National Leif Erickson Day is observed annually on October 9th. The day honors the Norwegian-born Leif Erikson. The Norse explorer earns credit for bringing the first Europeans known to have set foot in North America. Leif Erikson left the European continent in 999 and landed in North America around the year 1,000.
HOW TO OBSERVE
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In 1925, at the Norse-American Centennial, President Calvin Coolidge gave recognition to Leif Erikson as the discoverer of America due to research by Norwegian-American scholars such as Knut Geirset and Ludvig-Hektoen.
United States Representative John Blatnik from Duluth introduced a bill in 1963 to observe Leif Erikson Day nationwide. On September 2, 1964, the United States Congress passed Joint Resolution 88-566 authorizing the President to proclaim October 9 as Leif Erikson Day. President Lyndon B. Johnson and each President since have done so. In the proclamations, the Presidents have praised the contributions of Americans of Nordic descent generally and the spirit of discovery.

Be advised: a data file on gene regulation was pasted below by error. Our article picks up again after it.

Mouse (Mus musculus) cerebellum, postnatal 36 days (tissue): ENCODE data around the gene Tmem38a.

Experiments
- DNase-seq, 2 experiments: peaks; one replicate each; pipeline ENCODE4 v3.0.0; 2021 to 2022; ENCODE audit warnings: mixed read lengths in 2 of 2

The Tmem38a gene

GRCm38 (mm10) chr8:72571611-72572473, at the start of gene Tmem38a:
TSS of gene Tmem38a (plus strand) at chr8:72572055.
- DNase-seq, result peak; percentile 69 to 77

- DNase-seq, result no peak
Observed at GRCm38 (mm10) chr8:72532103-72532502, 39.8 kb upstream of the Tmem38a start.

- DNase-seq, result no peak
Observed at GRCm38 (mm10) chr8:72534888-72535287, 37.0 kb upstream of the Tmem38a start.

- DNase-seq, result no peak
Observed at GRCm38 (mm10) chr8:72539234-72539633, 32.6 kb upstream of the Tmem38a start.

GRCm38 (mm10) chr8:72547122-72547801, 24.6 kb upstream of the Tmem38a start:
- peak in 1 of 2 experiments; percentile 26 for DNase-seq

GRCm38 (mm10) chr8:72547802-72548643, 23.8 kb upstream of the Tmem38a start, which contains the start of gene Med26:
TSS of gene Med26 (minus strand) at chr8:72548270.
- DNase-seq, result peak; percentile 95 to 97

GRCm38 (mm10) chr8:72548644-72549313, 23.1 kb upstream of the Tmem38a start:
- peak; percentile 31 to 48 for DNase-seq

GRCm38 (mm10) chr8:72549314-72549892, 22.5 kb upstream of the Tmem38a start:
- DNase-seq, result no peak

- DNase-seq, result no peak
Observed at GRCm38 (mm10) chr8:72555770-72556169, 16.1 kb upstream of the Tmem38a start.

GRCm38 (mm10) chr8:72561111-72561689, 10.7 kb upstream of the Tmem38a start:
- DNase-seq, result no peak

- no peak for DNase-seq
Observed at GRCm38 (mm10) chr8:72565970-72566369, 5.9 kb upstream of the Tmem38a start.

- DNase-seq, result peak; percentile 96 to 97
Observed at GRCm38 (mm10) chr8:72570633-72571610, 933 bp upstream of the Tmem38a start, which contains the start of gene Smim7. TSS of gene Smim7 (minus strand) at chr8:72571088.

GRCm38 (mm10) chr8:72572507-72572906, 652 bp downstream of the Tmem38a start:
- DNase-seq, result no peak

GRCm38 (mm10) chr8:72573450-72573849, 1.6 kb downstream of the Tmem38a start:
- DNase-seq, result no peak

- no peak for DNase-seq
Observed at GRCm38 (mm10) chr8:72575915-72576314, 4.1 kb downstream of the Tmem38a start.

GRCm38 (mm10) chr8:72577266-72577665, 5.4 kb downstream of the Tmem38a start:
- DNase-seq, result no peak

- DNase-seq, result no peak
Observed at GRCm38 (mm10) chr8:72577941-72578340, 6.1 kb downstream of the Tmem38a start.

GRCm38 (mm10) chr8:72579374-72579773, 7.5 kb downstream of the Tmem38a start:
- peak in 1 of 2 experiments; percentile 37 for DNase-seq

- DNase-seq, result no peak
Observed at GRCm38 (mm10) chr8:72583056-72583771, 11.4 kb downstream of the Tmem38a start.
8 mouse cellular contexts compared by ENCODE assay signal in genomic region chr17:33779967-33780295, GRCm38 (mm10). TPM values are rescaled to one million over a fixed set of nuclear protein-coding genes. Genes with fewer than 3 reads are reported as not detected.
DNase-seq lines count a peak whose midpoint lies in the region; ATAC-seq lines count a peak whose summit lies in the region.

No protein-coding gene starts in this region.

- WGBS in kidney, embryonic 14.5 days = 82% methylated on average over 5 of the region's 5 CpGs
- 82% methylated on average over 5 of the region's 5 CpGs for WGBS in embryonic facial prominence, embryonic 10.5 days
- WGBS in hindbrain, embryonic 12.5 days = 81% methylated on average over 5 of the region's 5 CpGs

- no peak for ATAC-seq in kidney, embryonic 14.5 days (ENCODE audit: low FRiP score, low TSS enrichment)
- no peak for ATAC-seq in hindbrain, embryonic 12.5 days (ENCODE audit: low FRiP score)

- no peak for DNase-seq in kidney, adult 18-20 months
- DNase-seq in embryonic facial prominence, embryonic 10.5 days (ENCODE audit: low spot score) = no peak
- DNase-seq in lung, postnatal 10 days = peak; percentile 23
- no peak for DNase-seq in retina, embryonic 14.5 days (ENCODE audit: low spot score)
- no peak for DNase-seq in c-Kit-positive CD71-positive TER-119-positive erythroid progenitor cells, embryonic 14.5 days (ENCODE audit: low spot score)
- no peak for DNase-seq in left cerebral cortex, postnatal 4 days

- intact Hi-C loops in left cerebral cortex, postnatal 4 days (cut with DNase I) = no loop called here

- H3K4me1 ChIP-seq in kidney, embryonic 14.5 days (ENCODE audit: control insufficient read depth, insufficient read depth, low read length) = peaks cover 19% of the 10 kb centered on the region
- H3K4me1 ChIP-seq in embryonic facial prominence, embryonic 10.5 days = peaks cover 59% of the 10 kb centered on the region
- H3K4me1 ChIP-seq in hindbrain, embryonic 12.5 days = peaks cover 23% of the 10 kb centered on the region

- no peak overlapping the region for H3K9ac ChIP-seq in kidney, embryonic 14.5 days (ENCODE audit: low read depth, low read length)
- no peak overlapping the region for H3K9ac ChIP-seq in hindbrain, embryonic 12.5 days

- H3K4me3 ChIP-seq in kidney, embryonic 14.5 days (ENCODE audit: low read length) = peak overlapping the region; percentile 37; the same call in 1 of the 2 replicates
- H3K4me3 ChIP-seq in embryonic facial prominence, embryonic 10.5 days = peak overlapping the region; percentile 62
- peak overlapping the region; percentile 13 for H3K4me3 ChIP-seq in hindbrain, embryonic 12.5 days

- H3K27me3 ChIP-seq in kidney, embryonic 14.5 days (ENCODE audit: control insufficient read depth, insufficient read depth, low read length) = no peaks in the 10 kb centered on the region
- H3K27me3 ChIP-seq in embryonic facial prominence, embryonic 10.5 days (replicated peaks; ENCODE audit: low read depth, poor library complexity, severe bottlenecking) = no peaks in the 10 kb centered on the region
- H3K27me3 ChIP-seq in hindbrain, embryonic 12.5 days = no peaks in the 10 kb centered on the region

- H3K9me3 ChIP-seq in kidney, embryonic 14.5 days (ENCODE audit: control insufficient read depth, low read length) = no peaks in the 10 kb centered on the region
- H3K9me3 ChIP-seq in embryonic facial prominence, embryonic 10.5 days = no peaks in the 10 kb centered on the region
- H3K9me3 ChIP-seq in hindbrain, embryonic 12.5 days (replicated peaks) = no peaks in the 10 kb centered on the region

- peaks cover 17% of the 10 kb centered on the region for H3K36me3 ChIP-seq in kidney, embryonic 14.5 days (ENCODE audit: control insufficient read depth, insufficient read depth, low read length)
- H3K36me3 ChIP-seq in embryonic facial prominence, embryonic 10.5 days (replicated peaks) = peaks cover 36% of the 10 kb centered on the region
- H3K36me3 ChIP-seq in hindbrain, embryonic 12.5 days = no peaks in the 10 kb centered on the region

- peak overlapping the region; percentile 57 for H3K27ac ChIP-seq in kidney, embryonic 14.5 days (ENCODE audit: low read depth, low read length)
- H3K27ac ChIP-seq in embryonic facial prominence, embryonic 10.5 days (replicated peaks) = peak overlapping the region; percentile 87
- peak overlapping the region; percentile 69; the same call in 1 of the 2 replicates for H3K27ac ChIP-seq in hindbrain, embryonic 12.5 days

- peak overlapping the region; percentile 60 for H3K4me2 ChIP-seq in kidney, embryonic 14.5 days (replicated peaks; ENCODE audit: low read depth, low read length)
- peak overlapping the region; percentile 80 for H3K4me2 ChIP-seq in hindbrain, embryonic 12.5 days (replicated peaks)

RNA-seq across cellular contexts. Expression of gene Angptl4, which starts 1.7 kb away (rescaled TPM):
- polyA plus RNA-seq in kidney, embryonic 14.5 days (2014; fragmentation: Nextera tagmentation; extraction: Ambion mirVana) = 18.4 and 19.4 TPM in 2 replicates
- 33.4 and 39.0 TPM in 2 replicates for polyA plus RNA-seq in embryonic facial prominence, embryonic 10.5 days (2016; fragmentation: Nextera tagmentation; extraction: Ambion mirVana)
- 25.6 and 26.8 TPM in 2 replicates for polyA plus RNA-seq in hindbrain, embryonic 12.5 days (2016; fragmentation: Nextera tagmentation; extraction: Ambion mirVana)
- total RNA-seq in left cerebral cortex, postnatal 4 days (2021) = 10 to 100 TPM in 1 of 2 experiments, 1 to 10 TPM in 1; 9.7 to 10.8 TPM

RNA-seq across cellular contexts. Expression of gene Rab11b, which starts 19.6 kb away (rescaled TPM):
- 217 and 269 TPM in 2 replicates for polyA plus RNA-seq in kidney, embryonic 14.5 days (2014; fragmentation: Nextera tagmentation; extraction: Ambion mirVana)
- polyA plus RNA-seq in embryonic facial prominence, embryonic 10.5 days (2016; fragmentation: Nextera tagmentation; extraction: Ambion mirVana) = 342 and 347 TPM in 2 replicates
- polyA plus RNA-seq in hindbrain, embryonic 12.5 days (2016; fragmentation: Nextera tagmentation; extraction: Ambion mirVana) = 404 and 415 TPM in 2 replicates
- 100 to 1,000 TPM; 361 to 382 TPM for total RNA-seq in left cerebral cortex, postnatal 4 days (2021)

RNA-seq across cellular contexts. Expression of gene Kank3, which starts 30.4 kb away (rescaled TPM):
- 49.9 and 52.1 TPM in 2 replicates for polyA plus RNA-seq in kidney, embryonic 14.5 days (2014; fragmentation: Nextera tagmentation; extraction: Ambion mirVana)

Some states officially commemorate Leif Erikson Day in addition to the federal observance, particularly in the Upper Midwest where there are large numbers of people from the Nordic countries settled.
On October 9, 1825, a sloop named, Restauration, with 52 Norwegian Quakers on board, landed in New York Harbor beginning what would become the first organized immigration from Norway to the United States. In commemoration of their journey and their exploring ancestor, Congress selected October 9 for National Leif Erickson Day.
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